It’s not a biography of a pilot, a technical guide to flying nor a travelogue rather it’s a rhapsodic love affair with flight and all it involves and, so, it’s a little bit of all those things put together with some beautifully written, almost lyrical, prose. Don’t expect a chronological guide to flight but a collection of chapters that take their subject and describe the experience from the complex to the minutia; written from a vantage of someone obviously captivated by the charm of flight.

The style is vivid and descriptive, but the detail of the language can sometimes make reading it hard work. Don’t let that put you off because it’s worth a little perseverance to get close to understanding why the experience of flight it both magical and disorienting at the same time.

Footnotes

Skyfaing, A Journey with a Pilot, available at Amazon.

Hidden London: Clapham South Deep Level Shelter

Each morning as I walk across the Thames, I look to my left and see the sights of St Paul’s Cathedral, the gherkin and Canary Wharf. It’s an amazing – almost iconic – skyline.  Although radically changed with the modern skyscrapers, can you imagine what it must have been like just over 70 years ago when a hundred or more doodlebugs, or the V-1 flying bombs as they were more officially known, could be filling the sky and you didn’t know what their target was.1

Early in the second world war, London had been bombed by the German Luftwaffe – a period known as The Blitz. In spite of early attempts by the government to lock them, Londoners took shelter in many of the city’s Underground stations. In addition, parts of the Underground were used to store national treasures.  Today it’s on an unused branch line, but in the 1940s Aldwych tube station, that I visited once before, protected artefacts from the British Museum from the damage aerial bombing could inflict.

At the height of the bombing, there were demands from the public for the government to provide more shelters. The government turned to the London transport authorities – who had the technical experience building below ground – to build new shelters. And, even though the bombing raids over London had subsided, a total of 8 deep-level shelters we’re built (although 10 had been commissioned). All the new deep shelters were built near existing tube stations: the unrealised dream being to bring them into service as railways post-war.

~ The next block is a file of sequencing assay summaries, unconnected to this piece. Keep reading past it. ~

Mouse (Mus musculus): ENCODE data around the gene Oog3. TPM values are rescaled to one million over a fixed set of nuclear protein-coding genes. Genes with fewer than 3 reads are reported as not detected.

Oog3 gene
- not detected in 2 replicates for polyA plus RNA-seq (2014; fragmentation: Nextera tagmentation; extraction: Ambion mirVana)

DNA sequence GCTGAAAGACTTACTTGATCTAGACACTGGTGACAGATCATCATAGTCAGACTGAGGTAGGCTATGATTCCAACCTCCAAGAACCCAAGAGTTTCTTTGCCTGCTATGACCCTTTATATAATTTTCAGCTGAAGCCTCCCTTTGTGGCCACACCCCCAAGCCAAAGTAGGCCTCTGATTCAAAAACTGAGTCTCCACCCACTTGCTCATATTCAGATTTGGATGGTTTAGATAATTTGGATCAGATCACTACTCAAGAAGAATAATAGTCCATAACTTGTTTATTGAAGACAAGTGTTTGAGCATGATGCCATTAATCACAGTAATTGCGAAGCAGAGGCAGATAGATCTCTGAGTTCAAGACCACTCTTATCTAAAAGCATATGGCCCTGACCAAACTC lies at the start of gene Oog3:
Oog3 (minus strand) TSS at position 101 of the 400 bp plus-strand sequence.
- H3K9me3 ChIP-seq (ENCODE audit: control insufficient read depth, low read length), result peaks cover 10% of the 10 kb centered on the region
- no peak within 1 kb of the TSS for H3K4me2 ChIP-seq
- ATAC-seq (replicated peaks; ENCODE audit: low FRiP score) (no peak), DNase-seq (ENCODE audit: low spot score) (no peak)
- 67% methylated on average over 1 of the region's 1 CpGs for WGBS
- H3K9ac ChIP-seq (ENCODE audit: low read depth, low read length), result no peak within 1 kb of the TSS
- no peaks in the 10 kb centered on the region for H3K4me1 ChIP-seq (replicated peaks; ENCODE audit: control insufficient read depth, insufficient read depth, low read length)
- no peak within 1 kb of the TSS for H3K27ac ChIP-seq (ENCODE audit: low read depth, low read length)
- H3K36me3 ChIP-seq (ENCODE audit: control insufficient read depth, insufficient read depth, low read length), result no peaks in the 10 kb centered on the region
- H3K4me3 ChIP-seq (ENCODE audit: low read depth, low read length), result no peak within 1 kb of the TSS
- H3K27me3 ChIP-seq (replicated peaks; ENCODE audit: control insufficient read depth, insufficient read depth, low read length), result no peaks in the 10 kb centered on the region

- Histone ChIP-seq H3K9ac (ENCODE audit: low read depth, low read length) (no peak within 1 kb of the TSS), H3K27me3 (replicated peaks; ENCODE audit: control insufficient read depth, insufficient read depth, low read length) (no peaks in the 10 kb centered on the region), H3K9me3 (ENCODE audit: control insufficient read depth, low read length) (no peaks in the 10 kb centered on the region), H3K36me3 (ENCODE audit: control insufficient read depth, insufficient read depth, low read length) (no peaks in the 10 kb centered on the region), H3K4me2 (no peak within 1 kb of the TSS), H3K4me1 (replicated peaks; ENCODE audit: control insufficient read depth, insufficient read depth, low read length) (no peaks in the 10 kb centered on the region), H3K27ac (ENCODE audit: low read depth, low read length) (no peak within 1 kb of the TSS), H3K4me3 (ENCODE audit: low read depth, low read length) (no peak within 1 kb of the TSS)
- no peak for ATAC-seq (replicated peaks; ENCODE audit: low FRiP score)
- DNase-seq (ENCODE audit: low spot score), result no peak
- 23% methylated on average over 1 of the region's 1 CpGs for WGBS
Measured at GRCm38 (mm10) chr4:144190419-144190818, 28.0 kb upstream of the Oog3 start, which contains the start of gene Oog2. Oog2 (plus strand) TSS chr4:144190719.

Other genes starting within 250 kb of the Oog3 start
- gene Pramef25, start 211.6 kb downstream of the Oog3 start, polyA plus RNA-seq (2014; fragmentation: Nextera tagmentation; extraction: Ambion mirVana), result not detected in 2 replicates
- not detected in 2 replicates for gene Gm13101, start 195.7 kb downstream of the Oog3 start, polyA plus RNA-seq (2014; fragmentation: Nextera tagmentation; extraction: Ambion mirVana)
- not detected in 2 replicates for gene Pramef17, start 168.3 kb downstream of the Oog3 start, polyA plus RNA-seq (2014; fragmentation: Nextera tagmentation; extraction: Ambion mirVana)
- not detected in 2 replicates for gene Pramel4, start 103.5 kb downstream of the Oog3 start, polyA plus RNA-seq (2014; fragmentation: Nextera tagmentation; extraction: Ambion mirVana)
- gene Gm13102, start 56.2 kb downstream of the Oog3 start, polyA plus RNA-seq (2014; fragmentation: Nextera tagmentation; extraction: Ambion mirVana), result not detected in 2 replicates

The shelters were eventually used for their intended purpose in the latter years of the war when, in June 1944, the flying bombs were sent to attack the city.

Last Sunday, as part of London Transport Museum’s Hidden London series,2 I visited the deep-level shelter at Clapham South. The above-ground pillar box can still be seen just around the corner from the existing tube entrance. The shelter is connected to the station but the walls have long-since been sealed forcing visitors to descend (and return later) via a 180-step spiral staircase. The lift, it appears, either not in working order or no longer fit for public use. It’s not easy on the knees but, somehow, not quite as many steps as it sounds.

Clapham South Deep Level ShelterBelow ground is a fascinating place. Wartime pictures of the shelter show the kind of Blitz-spirited Londoners that only seem to appear on old newsreel films.3 In reality, the space built for almost 8,000 people, must have been cramped, crowded, smelly and – probably – very loud. Even with the welcome addition of the canteen-served jam tarts that were not subject to the ration book, I can’t imagine it was the nicest of places. Admittedly, the feeling of 120 feet of earth above you probably went a long way to making it a sanctuary from the horrors above the ground.

DSCN0755-7The tunnels through which you are escorted on the tour are astonishingly clean & tidy – having been most recently used as a secure archive storage facility – but it’s clear from the remaining bunk beds that life would have been cramped. Row, upon row, of the stacked bunk beds could have given almost 8,000 people safety in the Clapham South shelter; your particular bunk marked on the ticket required to access the shelter. Most people would have to bring their belongings down in to the shelter each time they went; exceptions were made for people whose houses had been destroyed by the war. That’s 180 steps with mattresses and other personal items that you wanted to keep with you.